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← The Descent of Edward Wilson (with Polish translation)

kriton's Avatar Jump to comment 56 by kriton

Jos Gibbons, actually you are missing the point. I'm really discussing two different issues here.

  1. Genes and genomes

  2. Altruism and the numbers 1/2, 1/4 and so on.

On issue 1, I'm just suggesting that the genome perspective could add something to the picture. I'm not saying it would contradict the gene view.

Issue 2 is NOT in itself an argument for group selection, even if there might be such implications that I haven't thought of. It is an argument against the idea that the numbers 1/2, 1/4 can be found in real-world relationships.

Zeuglodon, as I interpret him in #31, argues that kin selection genes establishes strategies that other genes cannot change, because if an U gene comes in, it will be outcompeted. I'm really just saying that a gene in another locus can modify these strategies, and these modifications could make the numbers 1/2, 1/4 and so on unsuitable for describing the actual human condition.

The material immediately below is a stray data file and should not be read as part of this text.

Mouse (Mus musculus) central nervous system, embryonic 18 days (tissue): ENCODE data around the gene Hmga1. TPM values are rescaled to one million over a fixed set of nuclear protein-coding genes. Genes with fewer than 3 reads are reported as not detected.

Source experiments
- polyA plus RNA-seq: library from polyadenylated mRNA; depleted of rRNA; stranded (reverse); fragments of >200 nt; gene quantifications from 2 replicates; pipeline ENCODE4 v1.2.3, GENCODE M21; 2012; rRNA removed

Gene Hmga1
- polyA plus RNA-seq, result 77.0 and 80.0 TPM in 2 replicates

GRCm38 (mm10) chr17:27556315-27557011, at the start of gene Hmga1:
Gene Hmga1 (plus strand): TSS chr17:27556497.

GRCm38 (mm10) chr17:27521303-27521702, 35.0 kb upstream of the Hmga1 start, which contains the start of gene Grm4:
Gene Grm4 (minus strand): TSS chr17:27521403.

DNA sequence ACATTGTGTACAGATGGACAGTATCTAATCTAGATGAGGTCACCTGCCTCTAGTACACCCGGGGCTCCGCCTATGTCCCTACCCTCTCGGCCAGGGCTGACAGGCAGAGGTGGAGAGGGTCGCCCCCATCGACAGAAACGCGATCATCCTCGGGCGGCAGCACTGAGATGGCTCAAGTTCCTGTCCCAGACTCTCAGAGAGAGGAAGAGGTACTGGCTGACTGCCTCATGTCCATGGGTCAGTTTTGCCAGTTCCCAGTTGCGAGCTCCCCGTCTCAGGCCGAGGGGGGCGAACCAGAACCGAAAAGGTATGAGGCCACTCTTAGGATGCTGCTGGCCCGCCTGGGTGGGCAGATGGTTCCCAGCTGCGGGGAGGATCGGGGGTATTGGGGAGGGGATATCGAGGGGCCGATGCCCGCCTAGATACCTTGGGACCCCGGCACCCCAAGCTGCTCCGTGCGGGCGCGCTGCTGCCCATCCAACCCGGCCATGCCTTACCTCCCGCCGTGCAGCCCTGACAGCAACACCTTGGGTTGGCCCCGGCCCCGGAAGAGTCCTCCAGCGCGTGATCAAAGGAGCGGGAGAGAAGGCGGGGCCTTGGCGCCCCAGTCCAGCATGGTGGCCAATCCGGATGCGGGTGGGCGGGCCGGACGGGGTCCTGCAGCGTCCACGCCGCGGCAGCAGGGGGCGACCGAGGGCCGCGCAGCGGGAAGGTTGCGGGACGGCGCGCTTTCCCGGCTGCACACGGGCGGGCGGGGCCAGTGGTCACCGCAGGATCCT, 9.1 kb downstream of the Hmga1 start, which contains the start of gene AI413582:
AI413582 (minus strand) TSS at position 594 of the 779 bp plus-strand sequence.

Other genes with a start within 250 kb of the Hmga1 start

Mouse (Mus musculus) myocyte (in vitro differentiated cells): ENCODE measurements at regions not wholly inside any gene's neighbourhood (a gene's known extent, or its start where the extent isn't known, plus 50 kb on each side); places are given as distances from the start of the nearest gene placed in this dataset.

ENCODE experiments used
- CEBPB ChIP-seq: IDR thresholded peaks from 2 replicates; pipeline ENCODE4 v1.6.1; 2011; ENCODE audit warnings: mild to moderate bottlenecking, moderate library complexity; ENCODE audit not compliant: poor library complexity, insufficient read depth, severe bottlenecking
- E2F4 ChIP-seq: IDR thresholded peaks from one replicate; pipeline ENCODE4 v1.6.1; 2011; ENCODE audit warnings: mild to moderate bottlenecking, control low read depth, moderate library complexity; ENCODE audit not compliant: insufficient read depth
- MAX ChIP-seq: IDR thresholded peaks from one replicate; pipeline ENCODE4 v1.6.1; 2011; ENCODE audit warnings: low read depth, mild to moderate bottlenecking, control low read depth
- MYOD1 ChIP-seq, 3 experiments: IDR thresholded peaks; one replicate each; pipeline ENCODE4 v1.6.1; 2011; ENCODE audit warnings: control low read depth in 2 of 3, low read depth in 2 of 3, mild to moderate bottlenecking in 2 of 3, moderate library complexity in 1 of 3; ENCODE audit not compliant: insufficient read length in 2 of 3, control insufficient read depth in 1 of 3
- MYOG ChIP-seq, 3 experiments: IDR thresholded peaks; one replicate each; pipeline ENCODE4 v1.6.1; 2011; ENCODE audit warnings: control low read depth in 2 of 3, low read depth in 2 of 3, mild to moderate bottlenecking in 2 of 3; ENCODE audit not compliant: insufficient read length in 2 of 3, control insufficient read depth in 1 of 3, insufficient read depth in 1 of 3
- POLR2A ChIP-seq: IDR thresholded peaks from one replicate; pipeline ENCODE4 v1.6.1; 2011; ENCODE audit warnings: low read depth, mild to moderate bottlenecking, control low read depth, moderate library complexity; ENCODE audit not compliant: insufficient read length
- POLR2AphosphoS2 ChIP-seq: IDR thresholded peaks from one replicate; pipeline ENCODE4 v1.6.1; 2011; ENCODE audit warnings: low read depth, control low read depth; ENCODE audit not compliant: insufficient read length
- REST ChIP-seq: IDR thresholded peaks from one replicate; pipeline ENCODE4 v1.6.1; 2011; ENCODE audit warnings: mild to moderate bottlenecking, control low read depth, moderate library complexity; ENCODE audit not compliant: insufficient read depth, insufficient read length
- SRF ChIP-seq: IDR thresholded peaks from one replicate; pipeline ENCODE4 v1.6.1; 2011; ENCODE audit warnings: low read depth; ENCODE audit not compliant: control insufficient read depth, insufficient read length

And even if you at least temporarily only get K with U, what happens when a U-free version of K enters the scene? Kiss U goodbye.

Suppose we have two large separated populations of equal size, U-K and notU-K. After a few good years, famine strikes large areas of the territories of both populations. Many families in notU-K starve to death, because they don't have enough close relatives in areas that were not affected. But U-K people in unaffected areas will help those other U-K in affected areas, even if they are not closely related.

When the famine is over, there will be more U-K than notU-K. On the other hand, if the famine lasts a long time and spreads to the unaffected areas, the notU-K in those areas will be better off than the U-K, because they have saved more. So it depends on the situation.

If there are big variations in time and place between scarcity and plenty, this could favor U. Less variation would favor notU. I'm guessing the invention of agriculture would favor U.

And then there is of course the mechanism of reciprocity. If you save the life of an unrelated person when you happen to have plentiful resources, you might get an ally or something important in return. Similar to agriculture, settling in one place would probably favour U here, because if you roam around you may never meet the person you saved again.

So there could certainly be situations where U-K could be favored over notU-K. Again, I'm not claiming anything about group selection on this particular issue. One could simply say that the other genes, and the epigenetic regulation, form parts of the environment where U competes with notU.

Sat, 26 May 2012 17:21:31 UTC | #943668